This vocalization was only heard from an immature when playing solitary. It resembles an owls oe-oe call, but in a faster tempo. The mouth is slightly protruded while this exhalatory vocalization is emitted. Multiple and often more than three are emitted. The ooh vocalizations follow each other with an interval of approximately one-tenth of a second.

Raspberry

A faint exhalatory spluttering sound that can be given by immatures and adults when making an evening nest. The sound is probably made during the breaking of twigs to improve the nest with and that are sometimes wiped through the mouth before being put down on the nest. Raspberries occur in the same context as nestsmacks. MacKinnon (1974) refers raspberries only as calls occasionally made by juvenile animals in the same context as kiss squeaks.

Roar

A loud exhalatory roaring vocalization. The roar has only been documented twice and it was emitted by subordinate females with immature during fight with another female with immature. The subordinate female made this vocalization before and more intensively while there was contact. During the roar the immatures were not clinging.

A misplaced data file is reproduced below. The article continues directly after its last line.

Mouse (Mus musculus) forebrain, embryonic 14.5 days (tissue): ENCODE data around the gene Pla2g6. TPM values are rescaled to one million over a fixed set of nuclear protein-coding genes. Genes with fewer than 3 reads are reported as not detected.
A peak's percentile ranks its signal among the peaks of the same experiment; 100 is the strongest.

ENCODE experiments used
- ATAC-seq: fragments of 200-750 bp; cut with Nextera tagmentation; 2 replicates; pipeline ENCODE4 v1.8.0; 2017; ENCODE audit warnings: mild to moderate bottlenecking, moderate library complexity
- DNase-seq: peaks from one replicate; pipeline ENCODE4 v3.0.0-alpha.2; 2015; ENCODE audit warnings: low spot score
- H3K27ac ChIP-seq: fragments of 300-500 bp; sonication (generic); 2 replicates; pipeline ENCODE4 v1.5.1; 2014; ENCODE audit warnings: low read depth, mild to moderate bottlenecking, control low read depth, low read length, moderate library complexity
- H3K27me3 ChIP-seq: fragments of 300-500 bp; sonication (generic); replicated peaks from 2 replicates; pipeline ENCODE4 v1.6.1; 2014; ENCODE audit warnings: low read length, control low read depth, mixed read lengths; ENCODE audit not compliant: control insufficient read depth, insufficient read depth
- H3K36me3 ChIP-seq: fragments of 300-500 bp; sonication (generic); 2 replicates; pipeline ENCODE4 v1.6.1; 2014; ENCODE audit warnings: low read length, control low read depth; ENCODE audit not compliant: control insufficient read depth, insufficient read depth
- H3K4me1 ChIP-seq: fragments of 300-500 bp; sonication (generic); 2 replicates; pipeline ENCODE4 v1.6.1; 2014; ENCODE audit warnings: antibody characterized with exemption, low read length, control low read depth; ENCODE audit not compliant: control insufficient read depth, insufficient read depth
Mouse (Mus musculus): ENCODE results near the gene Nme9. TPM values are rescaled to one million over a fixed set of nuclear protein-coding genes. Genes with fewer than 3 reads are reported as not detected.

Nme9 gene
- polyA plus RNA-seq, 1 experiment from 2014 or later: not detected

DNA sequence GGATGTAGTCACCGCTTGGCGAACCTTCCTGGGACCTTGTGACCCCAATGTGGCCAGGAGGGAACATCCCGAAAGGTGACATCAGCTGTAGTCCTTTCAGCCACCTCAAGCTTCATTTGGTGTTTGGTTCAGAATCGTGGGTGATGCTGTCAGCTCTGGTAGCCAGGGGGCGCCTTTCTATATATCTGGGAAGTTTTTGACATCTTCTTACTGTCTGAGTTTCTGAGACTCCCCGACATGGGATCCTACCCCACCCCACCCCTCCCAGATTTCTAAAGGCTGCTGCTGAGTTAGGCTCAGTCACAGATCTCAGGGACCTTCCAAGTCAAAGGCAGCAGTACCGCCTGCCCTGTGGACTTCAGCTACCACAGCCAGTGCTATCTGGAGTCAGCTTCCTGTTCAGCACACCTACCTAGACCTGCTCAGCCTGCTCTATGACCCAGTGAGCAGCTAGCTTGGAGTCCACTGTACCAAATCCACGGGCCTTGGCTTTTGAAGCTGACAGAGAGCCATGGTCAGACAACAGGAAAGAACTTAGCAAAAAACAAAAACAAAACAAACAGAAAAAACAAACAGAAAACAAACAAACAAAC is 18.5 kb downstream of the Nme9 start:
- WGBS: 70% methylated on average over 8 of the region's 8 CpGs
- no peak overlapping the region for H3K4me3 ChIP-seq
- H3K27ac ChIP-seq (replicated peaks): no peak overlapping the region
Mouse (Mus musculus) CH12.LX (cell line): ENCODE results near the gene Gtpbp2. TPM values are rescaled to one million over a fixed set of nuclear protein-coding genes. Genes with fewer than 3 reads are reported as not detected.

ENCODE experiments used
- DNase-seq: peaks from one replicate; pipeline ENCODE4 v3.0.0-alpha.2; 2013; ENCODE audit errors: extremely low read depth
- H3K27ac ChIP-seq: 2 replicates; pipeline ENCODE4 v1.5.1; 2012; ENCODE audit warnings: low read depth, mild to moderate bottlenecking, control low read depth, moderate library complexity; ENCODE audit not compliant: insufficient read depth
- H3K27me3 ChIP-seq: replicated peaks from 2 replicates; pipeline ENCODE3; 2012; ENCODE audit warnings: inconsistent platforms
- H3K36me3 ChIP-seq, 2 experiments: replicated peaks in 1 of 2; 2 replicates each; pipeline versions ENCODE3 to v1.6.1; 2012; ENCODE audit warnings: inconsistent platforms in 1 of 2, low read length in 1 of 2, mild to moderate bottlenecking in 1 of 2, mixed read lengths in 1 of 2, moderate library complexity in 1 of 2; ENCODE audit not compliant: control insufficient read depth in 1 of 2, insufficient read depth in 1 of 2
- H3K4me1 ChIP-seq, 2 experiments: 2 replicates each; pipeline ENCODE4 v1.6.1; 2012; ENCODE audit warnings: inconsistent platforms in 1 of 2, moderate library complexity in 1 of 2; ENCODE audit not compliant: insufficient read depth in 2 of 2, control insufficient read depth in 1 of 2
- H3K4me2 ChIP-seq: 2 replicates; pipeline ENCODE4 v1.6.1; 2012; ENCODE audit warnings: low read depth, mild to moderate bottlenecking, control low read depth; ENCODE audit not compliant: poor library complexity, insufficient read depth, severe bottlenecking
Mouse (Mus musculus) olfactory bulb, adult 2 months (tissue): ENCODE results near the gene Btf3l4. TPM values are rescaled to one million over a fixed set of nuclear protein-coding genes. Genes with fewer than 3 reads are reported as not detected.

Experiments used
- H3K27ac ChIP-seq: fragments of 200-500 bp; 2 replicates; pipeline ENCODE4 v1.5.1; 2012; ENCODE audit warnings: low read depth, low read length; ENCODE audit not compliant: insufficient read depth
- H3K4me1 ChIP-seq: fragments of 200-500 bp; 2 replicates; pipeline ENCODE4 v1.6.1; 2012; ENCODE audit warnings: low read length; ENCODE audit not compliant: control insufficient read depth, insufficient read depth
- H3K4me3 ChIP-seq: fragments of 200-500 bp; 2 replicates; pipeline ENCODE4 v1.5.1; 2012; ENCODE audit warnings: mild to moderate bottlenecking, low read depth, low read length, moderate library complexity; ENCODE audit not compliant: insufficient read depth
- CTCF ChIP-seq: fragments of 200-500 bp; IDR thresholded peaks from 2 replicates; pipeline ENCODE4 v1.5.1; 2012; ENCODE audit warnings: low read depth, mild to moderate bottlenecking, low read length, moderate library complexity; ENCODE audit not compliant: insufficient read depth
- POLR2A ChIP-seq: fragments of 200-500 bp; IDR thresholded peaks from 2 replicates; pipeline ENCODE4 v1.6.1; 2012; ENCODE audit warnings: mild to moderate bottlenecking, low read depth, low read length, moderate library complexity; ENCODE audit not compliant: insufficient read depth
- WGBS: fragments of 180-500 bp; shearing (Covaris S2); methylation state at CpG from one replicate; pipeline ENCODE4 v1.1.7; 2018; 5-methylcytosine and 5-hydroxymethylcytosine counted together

Rolling call

This common vocalization consists of several low frequency units which resemble the ones of grumbles. Emitted by males and females during intimidation display. Can be given by itself, after or during a kiss squeak and most often as a component of gorkums alternating with grumphs. In fight situations, flanged males can produce short rolling guttural noises that resemble rolling calls, although these are just deep breaths in and out.

Soft hoot/whimper

This exhalatory nagging vocalization is made with the lips extended into a pout and emitted by infants. The soft hoots can be drawn out into whimpers. These vocalizations are most frequently uttered by frightened immatures. Can be made (p.64) while immatures are separated from the mother and/or in another stressful situation and in a feeding context (when begging).

Squeak

This very short rasping vocalization is emitted in bouts separated by gaps of less than 1 second. It is high toned and it may vary between a rather melodic and noisy vocalization. This is given by an adolescent female in three contexts. First, if she was begging for food from her mother; second, during new contact with familiar orangutans and human caregivers before play; third, during approach of a flanged male before they are completely accustomed to each other.

Throatscrape